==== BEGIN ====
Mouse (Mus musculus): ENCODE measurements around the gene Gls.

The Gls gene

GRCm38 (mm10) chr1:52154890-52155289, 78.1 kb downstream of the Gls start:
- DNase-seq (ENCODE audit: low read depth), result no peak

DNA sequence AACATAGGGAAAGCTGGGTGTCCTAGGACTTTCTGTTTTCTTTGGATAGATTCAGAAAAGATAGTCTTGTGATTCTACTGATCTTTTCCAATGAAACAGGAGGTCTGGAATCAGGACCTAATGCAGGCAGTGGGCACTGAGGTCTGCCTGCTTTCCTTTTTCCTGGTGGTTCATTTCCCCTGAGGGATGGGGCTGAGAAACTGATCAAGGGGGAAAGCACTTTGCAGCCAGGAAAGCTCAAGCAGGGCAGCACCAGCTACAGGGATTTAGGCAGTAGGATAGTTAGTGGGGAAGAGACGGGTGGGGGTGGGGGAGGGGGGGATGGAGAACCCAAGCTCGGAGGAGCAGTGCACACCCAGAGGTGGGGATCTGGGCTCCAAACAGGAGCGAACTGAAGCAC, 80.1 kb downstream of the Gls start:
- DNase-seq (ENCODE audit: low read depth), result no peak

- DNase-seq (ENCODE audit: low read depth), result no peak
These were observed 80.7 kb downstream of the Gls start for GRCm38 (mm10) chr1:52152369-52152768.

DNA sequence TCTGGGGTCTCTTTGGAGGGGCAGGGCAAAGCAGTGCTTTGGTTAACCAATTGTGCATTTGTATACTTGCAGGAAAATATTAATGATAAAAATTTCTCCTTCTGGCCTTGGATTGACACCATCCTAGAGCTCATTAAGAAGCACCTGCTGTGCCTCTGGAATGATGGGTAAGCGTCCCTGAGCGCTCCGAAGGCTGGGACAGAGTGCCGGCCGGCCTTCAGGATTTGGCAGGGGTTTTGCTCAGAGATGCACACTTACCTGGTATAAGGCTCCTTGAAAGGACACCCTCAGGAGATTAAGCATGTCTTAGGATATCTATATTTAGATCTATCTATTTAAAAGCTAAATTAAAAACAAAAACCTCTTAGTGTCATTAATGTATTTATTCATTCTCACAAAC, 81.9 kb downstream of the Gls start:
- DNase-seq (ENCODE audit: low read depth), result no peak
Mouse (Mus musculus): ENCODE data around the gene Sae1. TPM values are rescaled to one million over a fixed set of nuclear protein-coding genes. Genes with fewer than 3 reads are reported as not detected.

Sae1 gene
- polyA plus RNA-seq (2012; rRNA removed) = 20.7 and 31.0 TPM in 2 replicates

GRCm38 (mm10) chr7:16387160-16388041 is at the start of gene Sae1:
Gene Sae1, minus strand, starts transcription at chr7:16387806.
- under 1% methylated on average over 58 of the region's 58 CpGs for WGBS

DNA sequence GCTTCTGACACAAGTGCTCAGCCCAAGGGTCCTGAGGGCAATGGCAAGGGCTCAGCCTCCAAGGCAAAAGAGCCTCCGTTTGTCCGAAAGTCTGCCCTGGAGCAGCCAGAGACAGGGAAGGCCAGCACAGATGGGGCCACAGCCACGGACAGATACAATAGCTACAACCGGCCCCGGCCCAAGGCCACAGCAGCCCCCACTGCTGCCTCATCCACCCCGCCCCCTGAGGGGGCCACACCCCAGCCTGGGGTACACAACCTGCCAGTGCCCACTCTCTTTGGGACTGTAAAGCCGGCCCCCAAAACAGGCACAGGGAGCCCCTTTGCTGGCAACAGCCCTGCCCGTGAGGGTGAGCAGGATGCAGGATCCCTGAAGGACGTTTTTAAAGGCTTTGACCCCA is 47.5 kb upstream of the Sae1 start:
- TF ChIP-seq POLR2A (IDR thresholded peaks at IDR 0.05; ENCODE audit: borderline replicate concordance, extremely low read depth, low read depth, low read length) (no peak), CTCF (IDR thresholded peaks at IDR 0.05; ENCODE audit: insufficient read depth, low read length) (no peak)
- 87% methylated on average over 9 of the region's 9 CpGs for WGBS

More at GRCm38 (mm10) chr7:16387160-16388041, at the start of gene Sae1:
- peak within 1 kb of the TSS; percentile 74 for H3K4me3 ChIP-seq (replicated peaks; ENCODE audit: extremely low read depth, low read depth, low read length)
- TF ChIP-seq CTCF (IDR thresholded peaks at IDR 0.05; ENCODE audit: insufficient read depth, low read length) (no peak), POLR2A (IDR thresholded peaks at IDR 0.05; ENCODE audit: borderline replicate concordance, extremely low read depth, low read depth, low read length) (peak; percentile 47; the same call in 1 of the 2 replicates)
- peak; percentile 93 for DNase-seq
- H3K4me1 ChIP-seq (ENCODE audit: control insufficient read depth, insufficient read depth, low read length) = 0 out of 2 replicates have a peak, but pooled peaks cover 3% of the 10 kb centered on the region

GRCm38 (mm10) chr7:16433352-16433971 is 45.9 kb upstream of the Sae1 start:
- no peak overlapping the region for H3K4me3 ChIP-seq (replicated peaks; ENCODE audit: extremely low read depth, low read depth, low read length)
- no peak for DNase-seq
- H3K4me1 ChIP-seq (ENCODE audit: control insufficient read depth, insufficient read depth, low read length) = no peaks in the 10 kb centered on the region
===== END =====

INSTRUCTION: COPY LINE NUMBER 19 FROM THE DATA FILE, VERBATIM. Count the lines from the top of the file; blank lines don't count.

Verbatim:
- 87% methylated on average over 9 of the region's 9 CpGs for WGBS